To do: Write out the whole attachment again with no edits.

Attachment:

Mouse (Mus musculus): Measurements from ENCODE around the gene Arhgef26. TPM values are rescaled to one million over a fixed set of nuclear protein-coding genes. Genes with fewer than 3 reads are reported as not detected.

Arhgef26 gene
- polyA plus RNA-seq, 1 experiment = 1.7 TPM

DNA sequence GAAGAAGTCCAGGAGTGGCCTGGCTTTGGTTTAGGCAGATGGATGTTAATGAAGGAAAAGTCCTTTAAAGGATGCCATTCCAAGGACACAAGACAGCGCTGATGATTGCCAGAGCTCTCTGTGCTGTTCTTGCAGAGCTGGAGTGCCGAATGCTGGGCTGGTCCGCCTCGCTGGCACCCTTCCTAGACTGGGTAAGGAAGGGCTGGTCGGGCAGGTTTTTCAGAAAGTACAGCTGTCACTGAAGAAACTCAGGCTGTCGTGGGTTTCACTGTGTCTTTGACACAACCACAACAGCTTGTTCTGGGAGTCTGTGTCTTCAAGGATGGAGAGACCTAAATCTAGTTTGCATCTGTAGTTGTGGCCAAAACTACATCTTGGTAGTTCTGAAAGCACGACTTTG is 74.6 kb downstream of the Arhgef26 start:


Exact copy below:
Mouse (Mus musculus): Measurements from ENCODE around the gene Arhgef26. TPM values are rescaled to one million over a fixed set of nuclear protein-coding genes. Genes with fewer than 3 reads are reported as not detected.

Arhgef26 gene
- polyA plus RNA-seq, 1 experiment = 1.7 TPM

DNA sequence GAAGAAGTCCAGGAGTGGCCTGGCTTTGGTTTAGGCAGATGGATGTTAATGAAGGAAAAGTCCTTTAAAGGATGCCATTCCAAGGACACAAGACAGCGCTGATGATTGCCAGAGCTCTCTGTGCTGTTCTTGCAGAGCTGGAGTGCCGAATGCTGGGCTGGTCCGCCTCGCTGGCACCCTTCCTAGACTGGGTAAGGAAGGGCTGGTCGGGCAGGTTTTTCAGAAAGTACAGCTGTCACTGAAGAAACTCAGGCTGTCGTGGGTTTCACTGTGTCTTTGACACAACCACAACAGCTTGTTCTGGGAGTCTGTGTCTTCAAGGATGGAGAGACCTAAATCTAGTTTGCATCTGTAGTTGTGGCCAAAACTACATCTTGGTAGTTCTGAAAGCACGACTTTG is 74.6 kb downstream of the Arhgef26 start: